To visualize TOP-3, we inserted an internal OLLAS tag into the protein coding sequence (see Materials and Methods). The tagged line was functional since it had a hatching rate of 99.5% ± 0.4 SD (Table 2) compared with 0% (i.e. 100% embryonic lethality) in the null mutant . TOP-3 also localized to foci throughout pachynema, with similar dynamics and foci numbers to RMH-1 and RMIF-2 (Fig 4B–4D). The number of TOP-3 foci peaked in mid pachynema, while in late pachynema TOP-3 appeared to be present on the putative six CO sites. TOP-3 failed to localize properly in rmif-2, with the TOP-3 signal detectable as greatly reduced, sporadic foci (Fig 4B–4D), consistent with a requirement for RMIF-2 in TOP-3 complex stabilization. Taken together, these data suggest that constituents of the BTR complex require RMIF-2 for their proper localization into foci throughout pachynema. Although the initial recruitment of HIM-6 appears to be independent of RMIF-2, RMIF-2 seems to enhance the enrichment of HIM-6 into foci. These findings are consistent with a model in which (1) RMIF-2 stabilizes the BTR complex and (2) RMH-1 and RMIF-2 recruitment into discrete chromatin-associated foci is essential for the mutual stabilization of both proteins.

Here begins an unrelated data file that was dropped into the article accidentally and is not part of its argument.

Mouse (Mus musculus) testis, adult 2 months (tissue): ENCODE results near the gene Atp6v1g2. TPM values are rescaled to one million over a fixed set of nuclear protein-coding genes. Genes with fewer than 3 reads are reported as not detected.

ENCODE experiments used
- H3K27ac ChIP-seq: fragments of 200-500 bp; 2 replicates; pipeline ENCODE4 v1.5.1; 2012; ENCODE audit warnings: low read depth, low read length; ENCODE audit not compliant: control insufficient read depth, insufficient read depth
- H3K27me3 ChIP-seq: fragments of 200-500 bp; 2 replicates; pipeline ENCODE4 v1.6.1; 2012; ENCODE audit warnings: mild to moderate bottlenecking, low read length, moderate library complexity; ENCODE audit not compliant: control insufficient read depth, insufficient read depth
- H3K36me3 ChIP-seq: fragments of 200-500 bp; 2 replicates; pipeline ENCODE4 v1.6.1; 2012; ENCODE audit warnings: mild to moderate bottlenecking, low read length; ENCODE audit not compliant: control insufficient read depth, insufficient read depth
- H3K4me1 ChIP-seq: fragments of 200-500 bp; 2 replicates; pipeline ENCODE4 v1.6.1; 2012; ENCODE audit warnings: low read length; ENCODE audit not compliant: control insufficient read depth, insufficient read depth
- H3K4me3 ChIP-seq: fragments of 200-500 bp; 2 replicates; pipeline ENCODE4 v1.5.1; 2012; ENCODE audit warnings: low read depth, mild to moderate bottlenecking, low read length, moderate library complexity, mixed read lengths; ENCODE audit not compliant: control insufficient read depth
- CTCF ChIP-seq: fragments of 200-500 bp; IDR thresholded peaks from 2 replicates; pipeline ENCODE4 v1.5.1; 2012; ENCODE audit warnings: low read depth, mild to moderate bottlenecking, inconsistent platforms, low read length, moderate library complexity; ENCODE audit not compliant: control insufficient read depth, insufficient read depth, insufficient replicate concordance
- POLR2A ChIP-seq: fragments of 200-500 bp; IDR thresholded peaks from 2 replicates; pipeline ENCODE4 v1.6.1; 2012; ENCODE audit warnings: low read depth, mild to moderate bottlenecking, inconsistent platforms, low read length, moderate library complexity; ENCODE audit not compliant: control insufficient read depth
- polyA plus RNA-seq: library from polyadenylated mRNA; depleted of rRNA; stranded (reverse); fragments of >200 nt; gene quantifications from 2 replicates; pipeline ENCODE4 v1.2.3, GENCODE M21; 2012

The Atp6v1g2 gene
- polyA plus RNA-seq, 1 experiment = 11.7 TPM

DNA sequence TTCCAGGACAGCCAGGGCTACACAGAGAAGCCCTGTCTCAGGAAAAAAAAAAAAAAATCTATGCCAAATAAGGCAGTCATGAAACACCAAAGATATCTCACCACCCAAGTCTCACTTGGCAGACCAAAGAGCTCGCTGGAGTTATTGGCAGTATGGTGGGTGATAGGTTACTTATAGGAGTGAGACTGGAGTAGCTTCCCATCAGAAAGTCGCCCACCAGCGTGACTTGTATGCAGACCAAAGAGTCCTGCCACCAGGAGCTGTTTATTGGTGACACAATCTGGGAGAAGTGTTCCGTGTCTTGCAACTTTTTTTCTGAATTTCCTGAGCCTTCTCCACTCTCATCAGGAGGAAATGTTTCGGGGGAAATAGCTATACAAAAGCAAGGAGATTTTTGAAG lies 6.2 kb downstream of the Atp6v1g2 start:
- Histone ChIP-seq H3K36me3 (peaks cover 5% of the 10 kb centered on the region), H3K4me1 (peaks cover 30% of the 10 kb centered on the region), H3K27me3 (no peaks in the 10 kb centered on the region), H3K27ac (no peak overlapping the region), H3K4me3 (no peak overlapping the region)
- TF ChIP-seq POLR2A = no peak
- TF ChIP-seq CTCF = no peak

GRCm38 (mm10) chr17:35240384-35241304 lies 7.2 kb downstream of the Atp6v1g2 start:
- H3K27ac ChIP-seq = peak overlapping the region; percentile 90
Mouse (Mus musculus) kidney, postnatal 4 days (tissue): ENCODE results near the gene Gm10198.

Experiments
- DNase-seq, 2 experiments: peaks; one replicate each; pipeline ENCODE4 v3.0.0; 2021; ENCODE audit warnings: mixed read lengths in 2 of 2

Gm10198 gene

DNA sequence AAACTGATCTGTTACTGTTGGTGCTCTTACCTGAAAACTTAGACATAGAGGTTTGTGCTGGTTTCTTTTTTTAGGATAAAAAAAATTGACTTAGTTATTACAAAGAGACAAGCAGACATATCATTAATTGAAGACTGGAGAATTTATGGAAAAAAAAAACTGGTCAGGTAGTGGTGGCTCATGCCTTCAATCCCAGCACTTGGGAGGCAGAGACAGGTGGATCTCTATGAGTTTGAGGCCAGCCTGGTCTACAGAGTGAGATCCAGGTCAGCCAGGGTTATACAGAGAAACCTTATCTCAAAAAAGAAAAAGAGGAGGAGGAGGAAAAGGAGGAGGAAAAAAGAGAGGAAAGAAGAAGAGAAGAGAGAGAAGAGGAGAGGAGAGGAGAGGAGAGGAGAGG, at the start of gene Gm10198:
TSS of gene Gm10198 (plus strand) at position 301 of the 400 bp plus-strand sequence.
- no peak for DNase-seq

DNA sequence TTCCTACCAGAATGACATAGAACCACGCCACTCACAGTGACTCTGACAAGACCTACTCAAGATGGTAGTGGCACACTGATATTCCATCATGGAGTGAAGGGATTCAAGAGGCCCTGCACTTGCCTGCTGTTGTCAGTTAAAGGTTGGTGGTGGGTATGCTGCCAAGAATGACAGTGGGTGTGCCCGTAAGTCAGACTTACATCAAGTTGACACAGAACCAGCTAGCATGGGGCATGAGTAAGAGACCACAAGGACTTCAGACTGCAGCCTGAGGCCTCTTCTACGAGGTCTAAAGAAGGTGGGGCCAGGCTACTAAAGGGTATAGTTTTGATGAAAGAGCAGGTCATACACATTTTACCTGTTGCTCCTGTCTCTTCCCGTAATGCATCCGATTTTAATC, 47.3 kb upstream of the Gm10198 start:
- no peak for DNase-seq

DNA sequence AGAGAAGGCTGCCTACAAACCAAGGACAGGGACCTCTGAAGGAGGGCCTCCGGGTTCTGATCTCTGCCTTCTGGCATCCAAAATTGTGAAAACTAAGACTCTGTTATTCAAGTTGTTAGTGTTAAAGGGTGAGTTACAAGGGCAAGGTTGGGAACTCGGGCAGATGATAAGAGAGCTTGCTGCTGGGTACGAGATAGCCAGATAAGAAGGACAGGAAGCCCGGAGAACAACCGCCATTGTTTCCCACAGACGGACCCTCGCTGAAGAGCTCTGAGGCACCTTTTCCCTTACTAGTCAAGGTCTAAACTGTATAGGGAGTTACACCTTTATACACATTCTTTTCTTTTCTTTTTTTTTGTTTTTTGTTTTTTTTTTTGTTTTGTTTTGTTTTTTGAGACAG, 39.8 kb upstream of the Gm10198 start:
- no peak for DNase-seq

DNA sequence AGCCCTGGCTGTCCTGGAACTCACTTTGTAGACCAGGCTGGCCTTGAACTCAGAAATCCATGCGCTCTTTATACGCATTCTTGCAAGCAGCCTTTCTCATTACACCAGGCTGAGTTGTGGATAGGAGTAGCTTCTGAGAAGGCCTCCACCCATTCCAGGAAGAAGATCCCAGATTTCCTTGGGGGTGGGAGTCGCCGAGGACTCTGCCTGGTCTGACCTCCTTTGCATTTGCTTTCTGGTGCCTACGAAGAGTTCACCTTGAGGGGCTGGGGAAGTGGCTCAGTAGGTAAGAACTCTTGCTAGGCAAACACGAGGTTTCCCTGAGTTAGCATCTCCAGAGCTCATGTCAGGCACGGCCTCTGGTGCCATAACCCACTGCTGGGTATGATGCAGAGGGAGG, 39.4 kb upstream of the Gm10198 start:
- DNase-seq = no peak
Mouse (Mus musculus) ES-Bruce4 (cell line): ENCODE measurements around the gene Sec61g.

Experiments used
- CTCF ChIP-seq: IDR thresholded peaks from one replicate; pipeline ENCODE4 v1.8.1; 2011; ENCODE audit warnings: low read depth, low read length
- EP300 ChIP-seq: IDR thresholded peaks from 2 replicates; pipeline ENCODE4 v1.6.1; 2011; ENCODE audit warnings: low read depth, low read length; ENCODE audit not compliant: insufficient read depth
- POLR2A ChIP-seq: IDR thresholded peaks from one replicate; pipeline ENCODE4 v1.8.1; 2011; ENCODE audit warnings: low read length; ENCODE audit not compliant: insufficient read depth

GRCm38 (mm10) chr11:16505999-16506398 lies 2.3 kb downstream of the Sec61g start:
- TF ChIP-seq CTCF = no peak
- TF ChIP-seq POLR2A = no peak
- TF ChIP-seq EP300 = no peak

Localization of COSA-1 and MSH-5 pro-CO factors in the rmif-2 and rmh-1 mutants